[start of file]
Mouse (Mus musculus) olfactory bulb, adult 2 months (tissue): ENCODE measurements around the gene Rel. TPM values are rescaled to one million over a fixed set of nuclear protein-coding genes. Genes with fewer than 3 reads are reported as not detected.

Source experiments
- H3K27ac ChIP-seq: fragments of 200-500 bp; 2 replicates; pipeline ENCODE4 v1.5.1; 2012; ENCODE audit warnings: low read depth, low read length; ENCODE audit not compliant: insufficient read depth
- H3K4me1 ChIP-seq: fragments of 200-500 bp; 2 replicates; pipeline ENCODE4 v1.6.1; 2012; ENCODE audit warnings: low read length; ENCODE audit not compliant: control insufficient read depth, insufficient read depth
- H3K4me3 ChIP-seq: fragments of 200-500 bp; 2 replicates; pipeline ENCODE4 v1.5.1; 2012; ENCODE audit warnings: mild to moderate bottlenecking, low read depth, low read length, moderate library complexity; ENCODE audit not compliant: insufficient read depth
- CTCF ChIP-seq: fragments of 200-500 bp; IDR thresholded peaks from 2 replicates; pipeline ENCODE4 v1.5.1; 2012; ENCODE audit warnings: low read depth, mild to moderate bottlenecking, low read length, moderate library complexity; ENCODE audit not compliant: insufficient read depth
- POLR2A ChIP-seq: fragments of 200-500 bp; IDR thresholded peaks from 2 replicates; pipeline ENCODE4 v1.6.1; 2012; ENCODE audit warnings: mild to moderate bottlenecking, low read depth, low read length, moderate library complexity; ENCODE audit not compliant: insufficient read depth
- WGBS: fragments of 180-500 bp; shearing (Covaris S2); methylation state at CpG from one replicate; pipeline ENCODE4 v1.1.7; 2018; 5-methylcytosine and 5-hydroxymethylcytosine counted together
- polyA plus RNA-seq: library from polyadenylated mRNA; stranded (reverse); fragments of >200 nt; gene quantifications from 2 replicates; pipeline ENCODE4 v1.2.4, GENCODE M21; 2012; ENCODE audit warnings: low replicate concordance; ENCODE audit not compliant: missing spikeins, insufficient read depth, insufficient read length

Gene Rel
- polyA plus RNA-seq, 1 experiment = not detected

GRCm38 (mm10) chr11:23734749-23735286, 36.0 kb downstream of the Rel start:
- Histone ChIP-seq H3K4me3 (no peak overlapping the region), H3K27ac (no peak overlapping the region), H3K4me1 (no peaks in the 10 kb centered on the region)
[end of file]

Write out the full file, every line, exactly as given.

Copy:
Mouse (Mus musculus) olfactory bulb, adult 2 months (tissue): ENCODE measurements around the gene Rel. TPM values are rescaled to one million over a fixed set of nuclear protein-coding genes. Genes with fewer than 3 reads are reported as not detected.

Source experiments
- H3K27ac ChIP-seq: fragments of 200-500 bp; 2 replicates; pipeline ENCODE4 v1.5.1; 2012; ENCODE audit warnings: low read depth, low read length; ENCODE audit not compliant: insufficient read depth
- H3K4me1 ChIP-seq: fragments of 200-500 bp; 2 replicates; pipeline ENCODE4 v1.6.1; 2012; ENCODE audit warnings: low read length; ENCODE audit not compliant: control insufficient read depth, insufficient read depth
- H3K4me3 ChIP-seq: fragments of 200-500 bp; 2 replicates; pipeline ENCODE4 v1.5.1; 2012; ENCODE audit warnings: mild to moderate bottlenecking, low read depth, low read length, moderate library complexity; ENCODE audit not compliant: insufficient read depth
- CTCF ChIP-seq: fragments of 200-500 bp; IDR thresholded peaks from 2 replicates; pipeline ENCODE4 v1.5.1; 2012; ENCODE audit warnings: low read depth, mild to moderate bottlenecking, low read length, moderate library complexity; ENCODE audit not compliant: insufficient read depth
- POLR2A ChIP-seq: fragments of 200-500 bp; IDR thresholded peaks from 2 replicates; pipeline ENCODE4 v1.6.1; 2012; ENCODE audit warnings: mild to moderate bottlenecking, low read depth, low read length, moderate library complexity; ENCODE audit not compliant: insufficient read depth
- WGBS: fragments of 180-500 bp; shearing (Covaris S2); methylation state at CpG from one replicate; pipeline ENCODE4 v1.1.7; 2018; 5-methylcytosine and 5-hydroxymethylcytosine counted together
- polyA plus RNA-seq: library from polyadenylated mRNA; stranded (reverse); fragments of >200 nt; gene quantifications from 2 replicates; pipeline ENCODE4 v1.2.4, GENCODE M21; 2012; ENCODE audit warnings: low replicate concordance; ENCODE audit not compliant: missing spikeins, insufficient read depth, insufficient read length

Gene Rel
- polyA plus RNA-seq, 1 experiment = not detected

GRCm38 (mm10) chr11:23734749-23735286, 36.0 kb downstream of the Rel start:
- Histone ChIP-seq H3K4me3 (no peak overlapping the region), H3K27ac (no peak overlapping the region), H3K4me1 (no peaks in the 10 kb centered on the region)